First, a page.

Project to restore lower Swift Creek begins in Star Valley

STAR VALLEY, Wyo. — Trout Unlimited (TU), Star Valley Conservation District (SVCD), USDA-Natural Resources Conservation Service (NRCS), Wyoming Game and Fish Department (WGFD), and U.S. Fish and Wildlife Service Partners for Fish and Wildlife Program announced today that the Lower Swift Creek Stream Restoration and Stabilization Project is currently underway.

Located just outside of Afton, WY, the project seeks to protect and improve spawning cutthroat trout habitat in lower Swift Creek, reduce sediment contributions to the Salt River, and reduce landowner flood risk and maintenance requirements. Construction began the last week of October and will continue into the fall and early winter, depending on weather conditions.

The Lower Swift Creek Stream Restoration and Stabilization Project focuses on a mile of lower Swift Creek near its confluence with the Salt River. The lower half of the project area provides year-round water and important spawning habitat for native Snake River cutthroat trout and brown trout.

“The Salt River supports an amazing, intact, and wild fishery which is not dependent upon hatchery stock. Because of this, careful maintenance of naturally-limited spawning habitats is vital to maintaining these fisheries for future generations,” said Anna Senecal, WGFD aquatic habitat biologist.

Swift Creek has been impacted by a variety of historic human land uses, which together have contributed to bank and channel instability, land loss, and degraded trout habitat in its lower reaches, and sedimentation that impacts the Salt River. Private landowners approached conservation partners several years ago, concerned that the erosion and channel movement of Swift Creek would form a new confluence with the Salt River. This would have resulted in a large sediment release and the loss of about 800 feet of valuable trout spawning habitat in Swift Creek important to the Salt River fishery.

The lower bend that is at risk of failing into an oxbow of the Salt River, which would result in a loss of over 800 feet of spawning habitat. Photo: TU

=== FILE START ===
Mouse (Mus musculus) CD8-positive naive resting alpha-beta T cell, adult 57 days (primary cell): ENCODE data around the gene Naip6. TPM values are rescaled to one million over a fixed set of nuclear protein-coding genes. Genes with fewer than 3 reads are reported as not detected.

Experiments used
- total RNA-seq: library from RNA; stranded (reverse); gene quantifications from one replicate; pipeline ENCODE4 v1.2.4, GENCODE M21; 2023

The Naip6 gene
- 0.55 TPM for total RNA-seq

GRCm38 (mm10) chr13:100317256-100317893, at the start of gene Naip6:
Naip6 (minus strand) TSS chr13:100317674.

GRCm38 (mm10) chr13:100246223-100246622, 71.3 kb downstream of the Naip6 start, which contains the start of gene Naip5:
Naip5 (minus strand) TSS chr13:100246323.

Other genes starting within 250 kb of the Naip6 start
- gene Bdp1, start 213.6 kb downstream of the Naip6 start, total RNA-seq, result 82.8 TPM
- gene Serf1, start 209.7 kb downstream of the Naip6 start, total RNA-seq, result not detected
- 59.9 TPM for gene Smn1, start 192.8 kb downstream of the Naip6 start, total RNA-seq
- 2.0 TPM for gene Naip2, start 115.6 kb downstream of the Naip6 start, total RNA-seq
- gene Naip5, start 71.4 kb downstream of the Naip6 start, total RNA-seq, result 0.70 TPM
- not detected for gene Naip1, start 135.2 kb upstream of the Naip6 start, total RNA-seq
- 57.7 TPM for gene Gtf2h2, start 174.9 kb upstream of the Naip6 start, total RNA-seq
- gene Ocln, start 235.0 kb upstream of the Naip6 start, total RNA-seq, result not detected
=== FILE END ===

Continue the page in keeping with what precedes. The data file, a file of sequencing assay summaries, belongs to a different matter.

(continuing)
Project partners have been working with local landowners in lower Swift Creek, including Lincoln County, on a plan to address these issues, which have resulted in loss of pasture, flooding, and difficulty maintaining agricultural activities.

The project design, which is based on natural channel design techniques by a stream restoration engineer, will stabilize the channel in-place in the upstream, seasonally-dry reach; realign the channel through existing riparian vegetation (cottonwoods and willows) where possible; create a new, non-incised channel in the downstream reach; and fence sensitive riparian areas. Instream structures will include bioengineered bank treatments such as toewood, rock toe, and soil lifts, grade control structures such as rock weirs, and riffle and pool sequencing designed to meet the hydrologic conditions of the stream.

“Working with the ag producers on this project and seeing their commitment to improve natural resources along Swift Creek has been great,” said Adam Clark, NRCS district conservationist in Afton. “Stream projects are complex and take time. The landowners have been flexible and willing to continue to work with us to improve the stream.” 

Together, these treatments are expected to restore fish habitat, stream function, bank stability, and riparian vegetation on lower Swift Creek. Treatments are also expected to reduce sediment contributions from bank erosion by 64%, equivalent to over 150 dump trucks of sediment per year. Project partners believe that it will be a good model for addressing similar issues in the upper Salt River in the future.

“We are excited to be able to showcase these best practices, with an eye towards working with other landowners in Star Valley on similar projects that will also benefit agricultural operations and fisheries,” said Kay Lynn Nield, SVCD manager.

About The Author

Buckrail @ Jacob

Jacob Gore was born and raised in Cheyenne, the capital city of Wyoming. As a proud Wyomingite, he loves to share his home with visitors from around the world. Spending years in Jackson and Alaska as an interpretive nature guide, he remains a photographer, traveler, storyteller, and avid hobbyist of all-things outdoors. Jacob enjoys bridging the connection between Jackson and the rest of the state.

You May Also Like
Over 34k fish stocked in Teton County waterways
Associated Press
Prized trout streams shrink as heat, drought grip US West
National Park
Yellowstone lifts afternoon fishing regulations
Jackson Driver Services office adjusts hours until Jan.
Game and Fish recommends anglers avoid fishing past 2 p.m.
Housing in Jackson: ripple affects in neighboring communities